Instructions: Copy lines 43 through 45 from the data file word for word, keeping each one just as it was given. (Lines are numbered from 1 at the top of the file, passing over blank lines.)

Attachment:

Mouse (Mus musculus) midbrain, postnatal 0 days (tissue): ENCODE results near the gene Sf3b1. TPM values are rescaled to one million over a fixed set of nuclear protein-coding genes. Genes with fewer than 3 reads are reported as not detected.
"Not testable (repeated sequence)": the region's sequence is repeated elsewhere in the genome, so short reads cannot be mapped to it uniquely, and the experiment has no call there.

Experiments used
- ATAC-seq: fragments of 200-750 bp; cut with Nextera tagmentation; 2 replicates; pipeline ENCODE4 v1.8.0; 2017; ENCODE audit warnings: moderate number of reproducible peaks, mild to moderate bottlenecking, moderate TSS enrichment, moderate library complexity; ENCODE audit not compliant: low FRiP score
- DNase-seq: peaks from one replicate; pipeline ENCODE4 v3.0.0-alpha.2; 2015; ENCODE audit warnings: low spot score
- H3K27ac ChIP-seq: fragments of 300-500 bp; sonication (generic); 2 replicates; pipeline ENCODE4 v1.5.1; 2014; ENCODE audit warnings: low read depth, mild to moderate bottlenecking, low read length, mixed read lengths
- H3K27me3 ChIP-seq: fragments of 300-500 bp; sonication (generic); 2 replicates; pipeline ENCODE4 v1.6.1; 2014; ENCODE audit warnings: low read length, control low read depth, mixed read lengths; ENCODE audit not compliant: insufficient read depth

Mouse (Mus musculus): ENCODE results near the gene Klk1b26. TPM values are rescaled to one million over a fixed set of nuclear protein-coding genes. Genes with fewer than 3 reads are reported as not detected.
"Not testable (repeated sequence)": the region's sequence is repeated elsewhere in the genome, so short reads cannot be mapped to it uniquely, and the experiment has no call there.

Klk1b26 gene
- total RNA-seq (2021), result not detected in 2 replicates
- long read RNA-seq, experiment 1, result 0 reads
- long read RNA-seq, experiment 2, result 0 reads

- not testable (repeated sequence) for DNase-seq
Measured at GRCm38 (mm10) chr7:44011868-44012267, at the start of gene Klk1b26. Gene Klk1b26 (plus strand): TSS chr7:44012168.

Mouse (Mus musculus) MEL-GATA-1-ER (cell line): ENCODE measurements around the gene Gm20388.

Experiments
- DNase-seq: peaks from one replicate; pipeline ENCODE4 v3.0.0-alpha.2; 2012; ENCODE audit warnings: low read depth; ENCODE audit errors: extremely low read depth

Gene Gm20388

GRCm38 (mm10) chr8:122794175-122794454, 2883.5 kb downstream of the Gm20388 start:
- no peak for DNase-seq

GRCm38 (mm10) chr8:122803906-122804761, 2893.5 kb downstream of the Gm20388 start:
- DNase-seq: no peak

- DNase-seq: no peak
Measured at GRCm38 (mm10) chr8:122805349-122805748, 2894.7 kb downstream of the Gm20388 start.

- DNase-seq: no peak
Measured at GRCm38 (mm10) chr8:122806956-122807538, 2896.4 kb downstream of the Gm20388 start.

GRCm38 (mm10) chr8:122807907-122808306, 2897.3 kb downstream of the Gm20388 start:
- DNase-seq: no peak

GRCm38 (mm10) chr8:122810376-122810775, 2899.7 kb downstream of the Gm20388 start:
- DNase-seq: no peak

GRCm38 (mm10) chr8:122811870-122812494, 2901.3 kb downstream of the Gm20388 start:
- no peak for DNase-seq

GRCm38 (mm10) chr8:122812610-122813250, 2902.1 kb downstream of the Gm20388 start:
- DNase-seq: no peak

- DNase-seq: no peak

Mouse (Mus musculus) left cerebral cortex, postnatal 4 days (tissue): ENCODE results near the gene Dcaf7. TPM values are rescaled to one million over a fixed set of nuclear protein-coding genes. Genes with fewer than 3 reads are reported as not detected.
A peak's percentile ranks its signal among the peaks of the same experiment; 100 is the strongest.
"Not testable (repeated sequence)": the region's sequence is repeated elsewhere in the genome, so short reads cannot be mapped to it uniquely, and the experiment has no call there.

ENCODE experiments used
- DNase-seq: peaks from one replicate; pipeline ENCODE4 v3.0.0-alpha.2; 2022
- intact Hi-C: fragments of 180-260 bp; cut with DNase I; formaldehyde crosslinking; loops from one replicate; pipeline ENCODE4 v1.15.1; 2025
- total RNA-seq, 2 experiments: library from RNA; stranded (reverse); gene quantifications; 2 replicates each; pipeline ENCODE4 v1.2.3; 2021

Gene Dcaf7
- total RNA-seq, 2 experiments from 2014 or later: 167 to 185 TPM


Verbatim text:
- total RNA-seq, 2 experiments: library from RNA; stranded (reverse); gene quantifications; 2 replicates each; pipeline ENCODE4 v1.2.3; 2021

Gene Dcaf7
- total RNA-seq, 2 experiments from 2014 or later: 167 to 185 TPM